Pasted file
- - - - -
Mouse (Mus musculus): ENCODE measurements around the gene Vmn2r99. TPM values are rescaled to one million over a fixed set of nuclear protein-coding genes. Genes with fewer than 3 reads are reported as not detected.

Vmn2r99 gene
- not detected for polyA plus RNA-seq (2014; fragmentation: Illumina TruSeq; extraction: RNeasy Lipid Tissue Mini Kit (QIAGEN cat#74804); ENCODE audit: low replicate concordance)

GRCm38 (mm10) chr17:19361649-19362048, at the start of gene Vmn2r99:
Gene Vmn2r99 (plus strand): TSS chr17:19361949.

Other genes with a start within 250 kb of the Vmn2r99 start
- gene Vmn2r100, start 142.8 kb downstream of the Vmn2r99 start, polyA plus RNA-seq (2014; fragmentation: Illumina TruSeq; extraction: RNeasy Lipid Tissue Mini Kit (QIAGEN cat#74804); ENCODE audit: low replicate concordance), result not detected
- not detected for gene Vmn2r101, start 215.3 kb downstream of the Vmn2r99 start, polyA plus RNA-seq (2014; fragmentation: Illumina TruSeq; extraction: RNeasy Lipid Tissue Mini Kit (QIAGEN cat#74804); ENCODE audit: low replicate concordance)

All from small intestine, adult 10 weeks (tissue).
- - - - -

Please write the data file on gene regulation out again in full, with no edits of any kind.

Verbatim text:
Mouse (Mus musculus): ENCODE measurements around the gene Vmn2r99. TPM values are rescaled to one million over a fixed set of nuclear protein-coding genes. Genes with fewer than 3 reads are reported as not detected.

Vmn2r99 gene
- not detected for polyA plus RNA-seq (2014; fragmentation: Illumina TruSeq; extraction: RNeasy Lipid Tissue Mini Kit (QIAGEN cat#74804); ENCODE audit: low replicate concordance)

GRCm38 (mm10) chr17:19361649-19362048, at the start of gene Vmn2r99:
Gene Vmn2r99 (plus strand): TSS chr17:19361949.

Other genes with a start within 250 kb of the Vmn2r99 start
- gene Vmn2r100, start 142.8 kb downstream of the Vmn2r99 start, polyA plus RNA-seq (2014; fragmentation: Illumina TruSeq; extraction: RNeasy Lipid Tissue Mini Kit (QIAGEN cat#74804); ENCODE audit: low replicate concordance), result not detected
- not detected for gene Vmn2r101, start 215.3 kb downstream of the Vmn2r99 start, polyA plus RNA-seq (2014; fragmentation: Illumina TruSeq; extraction: RNeasy Lipid Tissue Mini Kit (QIAGEN cat#74804); ENCODE audit: low replicate concordance)

All from small intestine, adult 10 weeks (tissue).